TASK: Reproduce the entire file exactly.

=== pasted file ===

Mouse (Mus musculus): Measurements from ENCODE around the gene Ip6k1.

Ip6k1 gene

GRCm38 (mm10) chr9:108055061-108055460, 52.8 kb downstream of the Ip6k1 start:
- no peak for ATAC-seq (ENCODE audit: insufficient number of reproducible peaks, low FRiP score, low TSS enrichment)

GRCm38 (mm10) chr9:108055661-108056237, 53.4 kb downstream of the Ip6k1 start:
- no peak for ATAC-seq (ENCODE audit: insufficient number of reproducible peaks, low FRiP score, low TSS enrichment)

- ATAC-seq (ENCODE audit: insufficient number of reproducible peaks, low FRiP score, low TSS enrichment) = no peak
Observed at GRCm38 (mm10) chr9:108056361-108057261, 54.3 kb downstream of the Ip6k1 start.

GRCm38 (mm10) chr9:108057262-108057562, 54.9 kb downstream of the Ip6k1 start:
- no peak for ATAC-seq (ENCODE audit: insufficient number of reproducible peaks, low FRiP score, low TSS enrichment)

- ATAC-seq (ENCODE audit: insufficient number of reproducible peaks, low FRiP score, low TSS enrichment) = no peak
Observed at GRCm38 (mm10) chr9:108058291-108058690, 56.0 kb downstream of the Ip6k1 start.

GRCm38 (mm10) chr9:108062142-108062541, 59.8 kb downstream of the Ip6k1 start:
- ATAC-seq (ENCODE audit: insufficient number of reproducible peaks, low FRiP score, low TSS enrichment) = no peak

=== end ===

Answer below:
Mouse (Mus musculus): Measurements from ENCODE around the gene Ip6k1.

Ip6k1 gene

GRCm38 (mm10) chr9:108055061-108055460, 52.8 kb downstream of the Ip6k1 start:
- no peak for ATAC-seq (ENCODE audit: insufficient number of reproducible peaks, low FRiP score, low TSS enrichment)

GRCm38 (mm10) chr9:108055661-108056237, 53.4 kb downstream of the Ip6k1 start:
- no peak for ATAC-seq (ENCODE audit: insufficient number of reproducible peaks, low FRiP score, low TSS enrichment)

- ATAC-seq (ENCODE audit: insufficient number of reproducible peaks, low FRiP score, low TSS enrichment) = no peak
Observed at GRCm38 (mm10) chr9:108056361-108057261, 54.3 kb downstream of the Ip6k1 start.

GRCm38 (mm10) chr9:108057262-108057562, 54.9 kb downstream of the Ip6k1 start:
- no peak for ATAC-seq (ENCODE audit: insufficient number of reproducible peaks, low FRiP score, low TSS enrichment)

- ATAC-seq (ENCODE audit: insufficient number of reproducible peaks, low FRiP score, low TSS enrichment) = no peak
Observed at GRCm38 (mm10) chr9:108058291-108058690, 56.0 kb downstream of the Ip6k1 start.

GRCm38 (mm10) chr9:108062142-108062541, 59.8 kb downstream of the Ip6k1 start:
- ATAC-seq (ENCODE audit: insufficient number of reproducible peaks, low FRiP score, low TSS enrichment) = no peak